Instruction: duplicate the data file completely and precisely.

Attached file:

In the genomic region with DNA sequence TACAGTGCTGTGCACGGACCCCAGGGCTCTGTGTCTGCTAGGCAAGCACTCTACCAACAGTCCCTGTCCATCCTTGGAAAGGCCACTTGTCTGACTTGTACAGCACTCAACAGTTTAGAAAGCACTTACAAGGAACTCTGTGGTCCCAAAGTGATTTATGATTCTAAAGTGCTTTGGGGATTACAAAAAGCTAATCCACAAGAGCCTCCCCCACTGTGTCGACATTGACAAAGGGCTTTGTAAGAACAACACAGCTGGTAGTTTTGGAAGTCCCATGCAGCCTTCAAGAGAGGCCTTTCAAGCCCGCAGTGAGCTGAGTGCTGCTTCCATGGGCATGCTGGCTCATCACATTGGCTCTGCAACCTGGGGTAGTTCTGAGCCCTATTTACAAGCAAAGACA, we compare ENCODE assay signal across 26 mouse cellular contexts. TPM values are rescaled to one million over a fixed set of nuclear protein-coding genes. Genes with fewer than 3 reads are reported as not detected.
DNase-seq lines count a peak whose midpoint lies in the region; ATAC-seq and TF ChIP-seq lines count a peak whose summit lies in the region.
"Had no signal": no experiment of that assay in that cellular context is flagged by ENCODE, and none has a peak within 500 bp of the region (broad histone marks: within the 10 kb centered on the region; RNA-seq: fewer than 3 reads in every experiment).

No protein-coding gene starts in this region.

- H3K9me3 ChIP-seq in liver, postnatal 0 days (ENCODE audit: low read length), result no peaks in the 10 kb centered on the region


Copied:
In the genomic region with DNA sequence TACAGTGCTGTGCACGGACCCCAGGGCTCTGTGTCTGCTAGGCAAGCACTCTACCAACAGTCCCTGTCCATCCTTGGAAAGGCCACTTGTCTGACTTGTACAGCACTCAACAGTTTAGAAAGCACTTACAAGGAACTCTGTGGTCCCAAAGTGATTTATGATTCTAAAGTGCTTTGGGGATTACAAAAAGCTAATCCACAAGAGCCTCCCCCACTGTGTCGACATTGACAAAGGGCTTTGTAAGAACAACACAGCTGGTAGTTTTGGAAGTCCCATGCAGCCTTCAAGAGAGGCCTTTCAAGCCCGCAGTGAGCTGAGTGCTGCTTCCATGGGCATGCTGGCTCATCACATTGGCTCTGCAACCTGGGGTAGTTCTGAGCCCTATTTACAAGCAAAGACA, we compare ENCODE assay signal across 26 mouse cellular contexts. TPM values are rescaled to one million over a fixed set of nuclear protein-coding genes. Genes with fewer than 3 reads are reported as not detected.
DNase-seq lines count a peak whose midpoint lies in the region; ATAC-seq and TF ChIP-seq lines count a peak whose summit lies in the region.
"Had no signal": no experiment of that assay in that cellular context is flagged by ENCODE, and none has a peak within 500 bp of the region (broad histone marks: within the 10 kb centered on the region; RNA-seq: fewer than 3 reads in every experiment).

No protein-coding gene starts in this region.

- H3K9me3 ChIP-seq in liver, postnatal 0 days (ENCODE audit: low read length), result no peaks in the 10 kb centered on the region